Hungary: Inflation jumps in January
Consumer prices jumped 1.37% in January over the previous month, following the 0.28% rise recorded in December and marking the sharpest increase in 10 years. The sharpest price increases were recorded for food, alcoholic beverages and tobacco and consumer durables.
Inflation rose from December’s 7.4% to 7.9% in January, marking the highest inflation rate since August 2007. Meanwhile, the trend pointed up, with annual average inflation coming in at 5.5% in January (December: 5.1%), the highest reading in over nine years. As a further sign of widespread inflation pressure, core inflation jumped to 7.4% in January from the previous month’s 6.4%, marking the highest print since December 2001.
Commenting on the release, Peter Virovacz, senior economist at ING, stated:
“Taking into account a possible lengthening of the fuel price cap and the incoming impact of food price caps, we see February inflation showing a decrease although it will remain above 7% YoY in our view. Considering the upside surprise in all the various inflation readings and seeing the rising price expectations of both households and corporates, we revise our previous 5.7-5.8% inflation forecast to 6.0-6.1% in 2022. Risks stemming from economic developments remain on the upside.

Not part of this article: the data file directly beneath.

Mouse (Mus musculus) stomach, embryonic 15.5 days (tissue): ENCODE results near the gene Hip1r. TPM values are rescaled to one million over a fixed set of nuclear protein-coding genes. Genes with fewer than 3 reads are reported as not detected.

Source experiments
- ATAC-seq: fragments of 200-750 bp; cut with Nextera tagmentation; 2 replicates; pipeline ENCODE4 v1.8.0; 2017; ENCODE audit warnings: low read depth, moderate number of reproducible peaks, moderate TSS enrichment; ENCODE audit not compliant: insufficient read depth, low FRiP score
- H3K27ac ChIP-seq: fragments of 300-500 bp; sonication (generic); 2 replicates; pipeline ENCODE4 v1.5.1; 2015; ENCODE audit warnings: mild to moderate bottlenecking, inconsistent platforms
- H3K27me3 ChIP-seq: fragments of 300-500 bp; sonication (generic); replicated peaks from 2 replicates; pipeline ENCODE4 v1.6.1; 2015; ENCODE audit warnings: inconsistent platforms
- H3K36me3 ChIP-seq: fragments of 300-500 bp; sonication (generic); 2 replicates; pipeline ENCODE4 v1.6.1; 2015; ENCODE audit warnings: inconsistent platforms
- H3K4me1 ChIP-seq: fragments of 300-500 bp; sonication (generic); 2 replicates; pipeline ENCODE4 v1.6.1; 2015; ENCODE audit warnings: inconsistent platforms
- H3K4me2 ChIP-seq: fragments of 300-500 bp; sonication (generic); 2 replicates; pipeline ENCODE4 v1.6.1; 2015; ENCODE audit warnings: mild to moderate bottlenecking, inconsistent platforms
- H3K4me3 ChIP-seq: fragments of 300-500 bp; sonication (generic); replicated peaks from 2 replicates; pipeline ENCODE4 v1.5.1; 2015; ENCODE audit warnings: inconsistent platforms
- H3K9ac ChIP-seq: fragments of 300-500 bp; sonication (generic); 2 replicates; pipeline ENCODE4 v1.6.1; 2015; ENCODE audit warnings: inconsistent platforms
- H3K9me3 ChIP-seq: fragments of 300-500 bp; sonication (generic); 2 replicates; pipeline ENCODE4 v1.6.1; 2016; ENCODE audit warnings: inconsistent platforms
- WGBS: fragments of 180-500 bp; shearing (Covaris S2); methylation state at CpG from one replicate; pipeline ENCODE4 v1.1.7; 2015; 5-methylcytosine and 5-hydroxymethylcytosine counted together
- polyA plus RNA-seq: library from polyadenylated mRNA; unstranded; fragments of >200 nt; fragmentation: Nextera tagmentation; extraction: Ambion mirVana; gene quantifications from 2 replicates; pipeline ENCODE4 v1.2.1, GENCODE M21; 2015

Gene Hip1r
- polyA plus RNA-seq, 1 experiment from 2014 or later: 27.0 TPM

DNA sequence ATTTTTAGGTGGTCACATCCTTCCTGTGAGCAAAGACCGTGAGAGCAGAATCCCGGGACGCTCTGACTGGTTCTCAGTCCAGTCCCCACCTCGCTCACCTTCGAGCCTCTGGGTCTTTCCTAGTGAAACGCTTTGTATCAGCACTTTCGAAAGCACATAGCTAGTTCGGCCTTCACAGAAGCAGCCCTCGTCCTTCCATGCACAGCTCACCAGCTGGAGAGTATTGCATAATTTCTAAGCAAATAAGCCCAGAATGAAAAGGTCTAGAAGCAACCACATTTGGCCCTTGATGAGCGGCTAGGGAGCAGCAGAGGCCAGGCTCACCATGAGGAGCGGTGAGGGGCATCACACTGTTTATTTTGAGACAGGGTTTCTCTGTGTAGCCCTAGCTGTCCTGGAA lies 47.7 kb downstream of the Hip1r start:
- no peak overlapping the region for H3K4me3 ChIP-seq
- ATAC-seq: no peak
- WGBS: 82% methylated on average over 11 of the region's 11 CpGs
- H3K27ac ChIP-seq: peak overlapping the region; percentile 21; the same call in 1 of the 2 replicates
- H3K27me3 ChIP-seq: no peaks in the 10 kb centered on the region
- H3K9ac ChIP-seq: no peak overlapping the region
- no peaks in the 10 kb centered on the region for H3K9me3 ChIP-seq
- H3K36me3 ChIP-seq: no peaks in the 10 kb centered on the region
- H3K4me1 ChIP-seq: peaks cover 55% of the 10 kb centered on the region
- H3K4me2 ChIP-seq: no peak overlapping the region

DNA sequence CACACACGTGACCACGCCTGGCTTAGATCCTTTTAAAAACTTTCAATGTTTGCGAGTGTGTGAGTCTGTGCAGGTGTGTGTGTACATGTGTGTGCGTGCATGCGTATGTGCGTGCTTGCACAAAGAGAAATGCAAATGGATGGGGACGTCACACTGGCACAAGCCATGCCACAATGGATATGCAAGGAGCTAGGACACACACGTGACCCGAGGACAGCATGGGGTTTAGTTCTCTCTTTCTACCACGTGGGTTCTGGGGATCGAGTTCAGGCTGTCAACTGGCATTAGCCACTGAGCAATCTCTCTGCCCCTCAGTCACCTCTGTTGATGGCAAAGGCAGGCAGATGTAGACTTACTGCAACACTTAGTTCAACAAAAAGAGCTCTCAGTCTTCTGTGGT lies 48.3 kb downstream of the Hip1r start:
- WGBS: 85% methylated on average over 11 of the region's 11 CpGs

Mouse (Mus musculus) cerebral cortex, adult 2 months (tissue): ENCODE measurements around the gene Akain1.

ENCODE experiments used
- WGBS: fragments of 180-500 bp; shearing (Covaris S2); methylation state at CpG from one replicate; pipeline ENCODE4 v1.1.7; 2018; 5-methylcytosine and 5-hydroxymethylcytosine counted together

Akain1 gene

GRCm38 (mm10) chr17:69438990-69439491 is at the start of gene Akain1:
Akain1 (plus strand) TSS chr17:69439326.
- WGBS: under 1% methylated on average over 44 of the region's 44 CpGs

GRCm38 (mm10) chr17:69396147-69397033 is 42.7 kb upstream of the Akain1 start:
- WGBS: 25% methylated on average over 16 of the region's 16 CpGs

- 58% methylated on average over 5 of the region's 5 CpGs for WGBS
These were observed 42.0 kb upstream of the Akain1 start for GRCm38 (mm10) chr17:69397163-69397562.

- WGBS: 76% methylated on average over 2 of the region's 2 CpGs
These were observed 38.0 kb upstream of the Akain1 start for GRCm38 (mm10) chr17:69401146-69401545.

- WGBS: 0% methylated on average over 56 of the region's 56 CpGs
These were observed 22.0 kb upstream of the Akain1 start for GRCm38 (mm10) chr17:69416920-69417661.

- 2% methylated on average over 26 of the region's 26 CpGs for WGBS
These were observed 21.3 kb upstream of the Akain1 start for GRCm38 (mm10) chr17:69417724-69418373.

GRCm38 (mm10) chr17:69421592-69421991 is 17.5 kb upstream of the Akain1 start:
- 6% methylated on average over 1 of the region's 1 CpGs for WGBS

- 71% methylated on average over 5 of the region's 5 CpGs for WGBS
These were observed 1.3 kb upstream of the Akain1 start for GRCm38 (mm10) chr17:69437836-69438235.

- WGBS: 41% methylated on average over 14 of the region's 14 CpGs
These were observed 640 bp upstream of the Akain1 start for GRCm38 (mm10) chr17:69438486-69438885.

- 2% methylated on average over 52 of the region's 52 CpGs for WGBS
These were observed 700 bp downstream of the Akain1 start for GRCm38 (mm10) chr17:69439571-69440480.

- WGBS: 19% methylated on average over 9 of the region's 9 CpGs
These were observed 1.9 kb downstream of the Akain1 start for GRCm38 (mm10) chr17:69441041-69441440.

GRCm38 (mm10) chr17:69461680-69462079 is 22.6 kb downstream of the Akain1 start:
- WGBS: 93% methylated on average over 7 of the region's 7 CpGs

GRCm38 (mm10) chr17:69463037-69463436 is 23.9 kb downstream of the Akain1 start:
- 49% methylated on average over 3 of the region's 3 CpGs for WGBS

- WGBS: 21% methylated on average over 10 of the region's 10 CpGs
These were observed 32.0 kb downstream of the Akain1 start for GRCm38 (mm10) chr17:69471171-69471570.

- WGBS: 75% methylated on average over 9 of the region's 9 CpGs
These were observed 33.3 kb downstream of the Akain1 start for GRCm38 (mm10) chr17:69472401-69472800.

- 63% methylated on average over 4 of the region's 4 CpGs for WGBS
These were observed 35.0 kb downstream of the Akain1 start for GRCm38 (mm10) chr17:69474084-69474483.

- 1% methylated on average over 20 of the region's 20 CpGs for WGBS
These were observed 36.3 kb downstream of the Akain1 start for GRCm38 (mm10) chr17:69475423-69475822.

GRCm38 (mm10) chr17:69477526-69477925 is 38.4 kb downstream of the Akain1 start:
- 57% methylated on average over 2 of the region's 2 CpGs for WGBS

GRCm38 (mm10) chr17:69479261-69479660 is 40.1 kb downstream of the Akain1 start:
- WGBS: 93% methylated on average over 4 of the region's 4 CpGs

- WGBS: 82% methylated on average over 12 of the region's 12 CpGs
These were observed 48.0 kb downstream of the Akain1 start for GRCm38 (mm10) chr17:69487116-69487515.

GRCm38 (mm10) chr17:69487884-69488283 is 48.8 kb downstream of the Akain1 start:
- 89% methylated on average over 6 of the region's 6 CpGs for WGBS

In light of today’s data, we expect the National Bank of Hungary’s tightening cycle to continue in the coming months. We see the effective interest rate rising to at least 5.50% in the first half of this year. As the January inflation figures are well above the base case forecasts of the central bank, we also do not rule out the possibility that a higher terminal rate is needed to reach the 3% inflation target in 2023.”